I’ve been talking to lots of farmers in preparation for the free social media workshop I’m running at the Australian Dairy Conference on February 24 and three things seem to hold them back from getting into blogging or Twitter:
- I don’t have time or want to make that kind of commitment
- I don’t know where to start/not good with computers
- I don’t want to “put myself out there”
They’re three really good reasons not to jump in the deep end and write a blog but there are two much easier ways to participate in online discussions.
1. Get a Twitter account, upload a profile and start making tweets and contacts
2. Comment on other blogs
Facebook is also very popular (especially with young people) but I’d recommend dabblers leave that until later if it appeals.
How to make use of Twitter
Victorian dairy farmer and UDV Vice President, Ron Paynter, recently wrote of his experiences with Twitter on dairy forum Udderly Fantastic and allowed me to use this excerpt:
“I’d heard of Twitter, and despised the concept of people slavishly following the every banal scrap of information from some air headed celebrity who only survives off the oxygen that being continually noticed gives them. Honestly, who cares what Kim Kardashthingy had for breakfast. I had recognised that during emergencies like the Qld floods, Twitter had played a part in keeping people informed, then later in the year, we had that powerful image of a massive social movement, co-ordinated through Twitter being instrumental in the Egyptian Government change.
“Still, despite these clues about the potential of the ‘tweet’, I was a non-believer. Didn’t need it! No time to set up an account or learn a new way of communicating. Besides, what can you say that is at all useful in less than 140 characters?
“What changed was a ‘call to arms’ from some people already involved in Twitter. On a Tuesday night, between 8 and 10 pm, there was going to be a ‘Twitter Forum’ on issues around animal welfare in our industry. We needed people, real farmers, on Twitter to put our case forward and not allow the discussion to be hijacked by activists or the uninformed. So, @payntacow was born and @payntacow, along with several other new conscripts joined in on #agchatoz, the discussion forum location to see what transpired.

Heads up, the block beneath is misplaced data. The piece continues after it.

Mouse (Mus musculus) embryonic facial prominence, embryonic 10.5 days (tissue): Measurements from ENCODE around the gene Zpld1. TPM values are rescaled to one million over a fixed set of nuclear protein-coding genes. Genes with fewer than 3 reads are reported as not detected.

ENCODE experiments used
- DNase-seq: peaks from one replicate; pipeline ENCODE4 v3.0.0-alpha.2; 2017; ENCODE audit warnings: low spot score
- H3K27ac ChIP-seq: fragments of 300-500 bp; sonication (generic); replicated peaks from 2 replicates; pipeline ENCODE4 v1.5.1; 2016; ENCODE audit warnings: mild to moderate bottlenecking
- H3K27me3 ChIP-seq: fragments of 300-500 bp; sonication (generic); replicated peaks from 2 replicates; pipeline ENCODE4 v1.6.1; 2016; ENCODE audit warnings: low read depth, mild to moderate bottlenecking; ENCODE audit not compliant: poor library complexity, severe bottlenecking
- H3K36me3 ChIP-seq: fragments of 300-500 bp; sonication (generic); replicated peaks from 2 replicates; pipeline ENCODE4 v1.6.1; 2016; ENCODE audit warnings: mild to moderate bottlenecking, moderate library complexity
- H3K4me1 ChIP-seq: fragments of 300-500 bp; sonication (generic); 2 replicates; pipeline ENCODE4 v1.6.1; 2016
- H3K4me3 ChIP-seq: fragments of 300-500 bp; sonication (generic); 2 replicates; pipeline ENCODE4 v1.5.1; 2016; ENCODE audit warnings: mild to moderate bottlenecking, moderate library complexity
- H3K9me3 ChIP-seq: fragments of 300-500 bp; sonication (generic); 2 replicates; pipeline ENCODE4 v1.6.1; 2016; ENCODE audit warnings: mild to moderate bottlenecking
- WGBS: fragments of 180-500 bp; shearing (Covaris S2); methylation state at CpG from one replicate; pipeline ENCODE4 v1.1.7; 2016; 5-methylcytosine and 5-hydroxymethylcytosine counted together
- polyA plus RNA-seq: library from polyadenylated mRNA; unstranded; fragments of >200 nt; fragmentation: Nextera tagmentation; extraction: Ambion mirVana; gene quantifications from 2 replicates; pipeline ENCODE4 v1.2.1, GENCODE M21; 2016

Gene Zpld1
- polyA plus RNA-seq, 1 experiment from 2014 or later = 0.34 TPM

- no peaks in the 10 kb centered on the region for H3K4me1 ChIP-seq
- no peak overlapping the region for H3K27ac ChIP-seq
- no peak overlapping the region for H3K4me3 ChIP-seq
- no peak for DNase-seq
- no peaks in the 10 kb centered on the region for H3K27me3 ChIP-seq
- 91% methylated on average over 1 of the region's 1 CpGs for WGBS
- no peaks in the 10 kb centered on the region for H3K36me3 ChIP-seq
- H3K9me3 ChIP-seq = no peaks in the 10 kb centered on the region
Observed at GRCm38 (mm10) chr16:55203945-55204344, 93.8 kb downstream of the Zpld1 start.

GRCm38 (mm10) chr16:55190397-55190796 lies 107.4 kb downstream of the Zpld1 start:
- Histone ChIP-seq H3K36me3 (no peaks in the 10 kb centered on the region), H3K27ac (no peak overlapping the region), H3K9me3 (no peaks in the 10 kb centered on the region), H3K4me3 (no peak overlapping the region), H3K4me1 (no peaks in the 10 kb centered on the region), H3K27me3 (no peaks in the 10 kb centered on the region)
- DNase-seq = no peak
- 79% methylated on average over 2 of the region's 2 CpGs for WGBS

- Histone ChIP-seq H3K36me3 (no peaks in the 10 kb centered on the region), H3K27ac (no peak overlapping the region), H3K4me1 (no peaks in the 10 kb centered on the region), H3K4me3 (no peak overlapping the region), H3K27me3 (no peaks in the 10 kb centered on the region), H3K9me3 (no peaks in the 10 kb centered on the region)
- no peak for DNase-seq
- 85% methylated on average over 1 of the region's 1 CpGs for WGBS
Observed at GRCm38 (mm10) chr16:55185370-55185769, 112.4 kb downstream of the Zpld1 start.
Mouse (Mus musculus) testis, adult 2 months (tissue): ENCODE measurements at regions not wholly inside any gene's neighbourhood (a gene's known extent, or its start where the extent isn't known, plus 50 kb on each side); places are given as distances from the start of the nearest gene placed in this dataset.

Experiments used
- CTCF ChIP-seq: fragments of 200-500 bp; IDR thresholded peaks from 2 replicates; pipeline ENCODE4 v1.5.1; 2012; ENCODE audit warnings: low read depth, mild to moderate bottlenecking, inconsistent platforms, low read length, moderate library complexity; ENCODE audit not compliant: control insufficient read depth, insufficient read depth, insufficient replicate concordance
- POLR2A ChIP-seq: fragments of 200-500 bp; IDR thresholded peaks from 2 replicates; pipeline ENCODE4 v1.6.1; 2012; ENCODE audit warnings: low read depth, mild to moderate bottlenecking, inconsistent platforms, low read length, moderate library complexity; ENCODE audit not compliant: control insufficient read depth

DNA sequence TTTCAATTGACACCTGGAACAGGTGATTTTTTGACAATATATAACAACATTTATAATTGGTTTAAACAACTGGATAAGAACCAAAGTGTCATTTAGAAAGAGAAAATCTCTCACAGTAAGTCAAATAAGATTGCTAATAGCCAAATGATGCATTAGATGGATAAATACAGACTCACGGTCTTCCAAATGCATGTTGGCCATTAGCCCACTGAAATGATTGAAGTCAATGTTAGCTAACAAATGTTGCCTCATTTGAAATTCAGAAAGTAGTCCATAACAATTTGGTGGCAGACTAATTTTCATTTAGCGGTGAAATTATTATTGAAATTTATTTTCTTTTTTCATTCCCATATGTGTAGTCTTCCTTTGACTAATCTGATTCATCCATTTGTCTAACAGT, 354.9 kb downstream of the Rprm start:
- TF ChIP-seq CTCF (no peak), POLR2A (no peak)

“There was no abuse, no searing accusations, no threats of coming around and giving you a fat lip . The discussion, formed around six or seven key moderated questions, was sensible and civil and the activists were notable in their absence. The people who were there were interested, some had opinions, some were happy to lurk and learn, but all were supportive and looking for information or genuine debate. I was so impressed by the thoughtful fellow twitterers I met, that I went back to the #agchatoz forum the next week, and have kept on coming back.
“Access to a smartphone or tablet like an iPad makes tweeting as easy as checking your watch. Twitter people who I am following include dairy identities such as Milkmaidmarian, Graeme Nicoll, Esther Price and Lynne Strong. Twitter lets you expand the source of ideas well outside your local area though. I’m following an ag teacher in QLD who is passionate about agriculture, a dairyman in Arizona, and a vegan activist in the US. Each day, there are new people or groups to follow if you think they may have something of merit to listen to, and each day, I pick up followers who want to listen to my views. It’s a really interesting ongoing conversation that you can pick up on whenever you have a spare minute and phone handy.
“So, I’ve fessed up. I am a twitterer. And I was wrong about tweeting as being shallow and not interesting. What Twitter provides is a rapid way of sharing ideas and information, and the chance to have a real dialogue about the ideas, albeit in 140 character chunks.
“I really believe that as an industry, we need to be involved in the discussions. I’d encourage anyone who can try Twitter to give it a go.”